by Jerry Waxler
After reading Carol O’Dell’s memoir, Mothering Mother about her experience caregiving for her mother with Alzheimer’s, I contacted her to ask what it was like to write and share her story with others. Here is part one of a two part original interview.
Waxler: During your original journaling, did the writing help you cope with your situation?
O’Dell: Absolutely! I found insights into my own soul and motives. I found that for the most part, I was a “better” person than I thought I was. My ideals, hopes, intentions were honorable-for the most part. I started to recognize how my experience went across the generations. Since I have three daughters, I started to realize that everything I thought or did to my mother, would one day boomerang. Like the old saying-what goes ‘round, comes ‘round.
Waxler: Even, and especially at the end of my mom’s life, I wrote by the hour. It gave me an excuse to walk out of the room. It allowed me to go into that “observer’s” place. It gave me something proactive to do with my fear, hurt, and sorrow.
O’Dell: Writing, especially personal writing, (but I think all writing’s personal) can be a form of self therapy. I’ve saved thousands of dollars. Instead of, “Physician, heal thyself” is should be “Writer heal thyself!”
Waxler: Many aspiring memoirists fear that writing about their experience might awaken the pain of it. Could you talk about how this worked for you?
O’Dell: Facing my own personal demons was an evolution. I’m sure I inflicted my pain onto others, and at times, my poor writing group was not only “bleeding” with my purple prose, but also from some pretty strong subject matter (I have other “issues” besides good ole’ mom!) All I can say is don’t try to publish this stuff too soon! You, as a person and as a writer, and perhaps your family, have to evolve and incorporate this material into your being. It’s healing, but anyone who knows anything about medicine and surgery will tell you that the healing process can be a messy, nonlinear journey. I think everyone can benefit from writing and examining aspects of their life-but not everyone needs to publish it. In the end, being a healthy, whole person is even more important than being published.
Waxler: Your experience would offer support and encouragement to others in your situation. Do you give talks on this topic?
O’Dell: Do I talk! All the time. I speak at Alzheimer’s, Parkinson’s and Caregiver’s conferences, support groups and online forums. I speak to professional groups because caregiving is beginning to impact the workplace. I speak to writer’s groups and conferences too. I love to communicate.
Waxler: Did you start speaking in public before you started writing, or after?
O’Dell: I’m a preacher’s daughter (my mother was a minister), and I’ve always been “up front,” whether I wanted to or not. I sang as a child, played the piano, testified (I was brought up Pentecostal and we testified a lot!) So I am used to talking in front of people. I started giving writer’s group/conference talks about six years ago. By then, I had published many articles, essays, and short stories and I shared my journey of going from no publications to dozens. I also did open mic nights, booksigning events for anthologies–any way I could get in the practice.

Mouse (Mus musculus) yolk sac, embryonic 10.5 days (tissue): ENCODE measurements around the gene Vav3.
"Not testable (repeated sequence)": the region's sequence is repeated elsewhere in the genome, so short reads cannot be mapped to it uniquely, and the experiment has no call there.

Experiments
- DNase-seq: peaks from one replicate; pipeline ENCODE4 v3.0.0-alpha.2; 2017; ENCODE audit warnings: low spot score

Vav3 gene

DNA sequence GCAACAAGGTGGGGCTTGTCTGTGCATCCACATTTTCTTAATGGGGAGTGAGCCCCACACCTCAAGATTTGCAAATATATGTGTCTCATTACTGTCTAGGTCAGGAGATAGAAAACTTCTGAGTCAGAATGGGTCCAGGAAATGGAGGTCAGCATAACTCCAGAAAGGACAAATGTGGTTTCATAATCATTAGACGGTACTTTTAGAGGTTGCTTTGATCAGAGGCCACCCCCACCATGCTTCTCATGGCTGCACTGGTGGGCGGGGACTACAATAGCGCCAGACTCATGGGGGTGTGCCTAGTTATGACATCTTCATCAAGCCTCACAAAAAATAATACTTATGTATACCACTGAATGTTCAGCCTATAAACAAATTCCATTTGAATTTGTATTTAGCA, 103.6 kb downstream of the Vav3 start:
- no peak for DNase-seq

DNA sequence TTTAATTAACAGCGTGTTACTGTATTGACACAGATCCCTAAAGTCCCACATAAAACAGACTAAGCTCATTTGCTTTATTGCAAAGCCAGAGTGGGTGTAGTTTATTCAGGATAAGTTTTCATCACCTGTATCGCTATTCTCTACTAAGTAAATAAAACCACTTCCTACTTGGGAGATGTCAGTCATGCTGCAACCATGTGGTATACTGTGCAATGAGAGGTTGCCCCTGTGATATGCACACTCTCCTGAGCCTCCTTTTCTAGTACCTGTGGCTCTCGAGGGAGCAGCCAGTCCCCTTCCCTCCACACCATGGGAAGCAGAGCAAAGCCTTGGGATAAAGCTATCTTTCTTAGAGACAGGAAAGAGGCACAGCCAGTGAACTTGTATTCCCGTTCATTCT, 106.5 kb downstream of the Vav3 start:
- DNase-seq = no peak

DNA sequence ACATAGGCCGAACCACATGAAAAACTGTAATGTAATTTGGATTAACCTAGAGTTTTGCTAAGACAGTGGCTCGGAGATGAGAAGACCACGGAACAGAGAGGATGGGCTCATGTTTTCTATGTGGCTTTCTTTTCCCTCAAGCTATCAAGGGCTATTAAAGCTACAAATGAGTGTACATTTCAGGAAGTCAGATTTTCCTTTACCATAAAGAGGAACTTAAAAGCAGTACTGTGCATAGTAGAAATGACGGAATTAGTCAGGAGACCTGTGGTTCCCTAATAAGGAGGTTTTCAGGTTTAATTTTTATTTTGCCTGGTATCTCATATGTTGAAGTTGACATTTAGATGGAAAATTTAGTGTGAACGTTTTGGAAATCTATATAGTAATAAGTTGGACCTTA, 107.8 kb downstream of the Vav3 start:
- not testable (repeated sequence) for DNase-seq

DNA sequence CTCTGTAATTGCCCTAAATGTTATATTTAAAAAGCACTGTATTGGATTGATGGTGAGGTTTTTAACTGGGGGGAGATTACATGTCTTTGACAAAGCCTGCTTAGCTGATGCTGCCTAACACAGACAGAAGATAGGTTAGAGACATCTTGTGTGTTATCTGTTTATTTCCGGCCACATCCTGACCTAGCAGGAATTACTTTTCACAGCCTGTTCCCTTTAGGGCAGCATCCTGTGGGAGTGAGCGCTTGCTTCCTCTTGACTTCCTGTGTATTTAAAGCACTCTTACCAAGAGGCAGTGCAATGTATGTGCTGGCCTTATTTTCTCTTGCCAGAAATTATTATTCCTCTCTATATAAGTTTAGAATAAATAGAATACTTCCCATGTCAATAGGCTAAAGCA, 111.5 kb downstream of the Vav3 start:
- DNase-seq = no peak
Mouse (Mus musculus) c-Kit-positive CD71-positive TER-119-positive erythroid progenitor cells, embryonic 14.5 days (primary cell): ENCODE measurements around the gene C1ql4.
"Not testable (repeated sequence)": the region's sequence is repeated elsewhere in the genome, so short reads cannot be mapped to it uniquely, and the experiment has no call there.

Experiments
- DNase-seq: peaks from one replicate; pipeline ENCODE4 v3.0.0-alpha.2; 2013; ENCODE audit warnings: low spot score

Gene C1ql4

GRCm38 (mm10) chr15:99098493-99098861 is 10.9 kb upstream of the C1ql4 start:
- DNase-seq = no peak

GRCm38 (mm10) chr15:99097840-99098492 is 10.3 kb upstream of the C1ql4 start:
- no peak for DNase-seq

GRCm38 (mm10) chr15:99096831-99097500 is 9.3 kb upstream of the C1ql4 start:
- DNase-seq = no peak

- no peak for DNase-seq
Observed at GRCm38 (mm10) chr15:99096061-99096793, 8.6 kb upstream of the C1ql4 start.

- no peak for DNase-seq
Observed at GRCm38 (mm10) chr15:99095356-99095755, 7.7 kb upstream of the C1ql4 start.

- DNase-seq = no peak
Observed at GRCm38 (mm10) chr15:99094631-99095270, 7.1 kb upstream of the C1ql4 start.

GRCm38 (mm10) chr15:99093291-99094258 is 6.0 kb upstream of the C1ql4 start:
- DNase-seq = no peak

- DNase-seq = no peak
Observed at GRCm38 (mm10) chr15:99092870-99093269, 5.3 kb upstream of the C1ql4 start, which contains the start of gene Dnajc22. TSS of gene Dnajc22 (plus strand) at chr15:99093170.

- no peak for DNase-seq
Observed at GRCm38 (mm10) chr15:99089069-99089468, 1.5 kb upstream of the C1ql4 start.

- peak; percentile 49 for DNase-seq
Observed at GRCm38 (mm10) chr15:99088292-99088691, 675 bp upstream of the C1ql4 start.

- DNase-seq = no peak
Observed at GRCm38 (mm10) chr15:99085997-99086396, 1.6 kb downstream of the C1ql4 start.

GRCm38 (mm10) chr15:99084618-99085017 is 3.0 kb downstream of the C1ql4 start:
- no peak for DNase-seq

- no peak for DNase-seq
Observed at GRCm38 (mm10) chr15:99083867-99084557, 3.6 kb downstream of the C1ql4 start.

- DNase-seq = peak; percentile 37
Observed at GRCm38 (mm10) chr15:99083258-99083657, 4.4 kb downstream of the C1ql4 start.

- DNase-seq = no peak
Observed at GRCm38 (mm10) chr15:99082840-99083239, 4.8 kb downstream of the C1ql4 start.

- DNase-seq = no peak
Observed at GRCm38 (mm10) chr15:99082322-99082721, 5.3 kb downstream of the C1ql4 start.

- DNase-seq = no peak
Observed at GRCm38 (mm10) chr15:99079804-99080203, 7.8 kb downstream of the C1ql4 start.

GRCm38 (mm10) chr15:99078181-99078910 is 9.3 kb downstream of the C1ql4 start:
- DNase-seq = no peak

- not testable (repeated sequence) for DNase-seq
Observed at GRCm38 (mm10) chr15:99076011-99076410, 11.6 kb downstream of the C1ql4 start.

I know it’s not easy for every writer, but I do believe it’s almost necessary to sell books today. You can’t be reclusive or shy. If it’s uncomfortable for you, start small, do open mic nights, join Toastmasters-anything that gives you experience. Also, if you get published in anthologies such as Chicken Soup, you can schedule booksignings. It’s a great ice breaker to get used to the process. And if you’re at writer’s conferences-get in the thick of things-sit with the authors, agents, and editors. Offer to buy them a drink. Small talk. Talk books. It’s not like you don’t have anything in common.
Waxler: How does it feel sharing personal experiences with a live audience?
O’Dell: I LOVE to create a story, a vision that everyone in the room can see, hear, feel. Just as in writing, the old adage, “Show, don’t tell,” still applies. Showing the audience a story beats telling them, “you may experience frustration.” How about, “I’d stand at the counter shoving Oreos into my mouth at 6:00 at night. I hadn’t slept in 30 hours, and mother’s yelling at me to come change her night gown.” It’s visual. I implied the exhaustion, frustration, isolation.
There’s no greater feeling than to look into people’s eyes and know that they’ve agreed to suspend belief for a few minutes and go with you on this journey. To see them smile, laugh, cry, nod, forget to breathe, and then that sweet release at the end of a story…I LOVE IT! It’s like getting to “watch” your reader reading your work, which you don’t get to do, so this the next best thing.
To buy a copy of this book, click the Amazon link, Mothering Mother
This interview coincides with Carol O’Dell’s Virtual Book Tour. For more information about what a virtual book tour is and how to enter Carol O’Dell’s Virtual Booktour contest, and for more interviews and information about other services Carol offers, visit her website at http:\\www.caroldodell.com.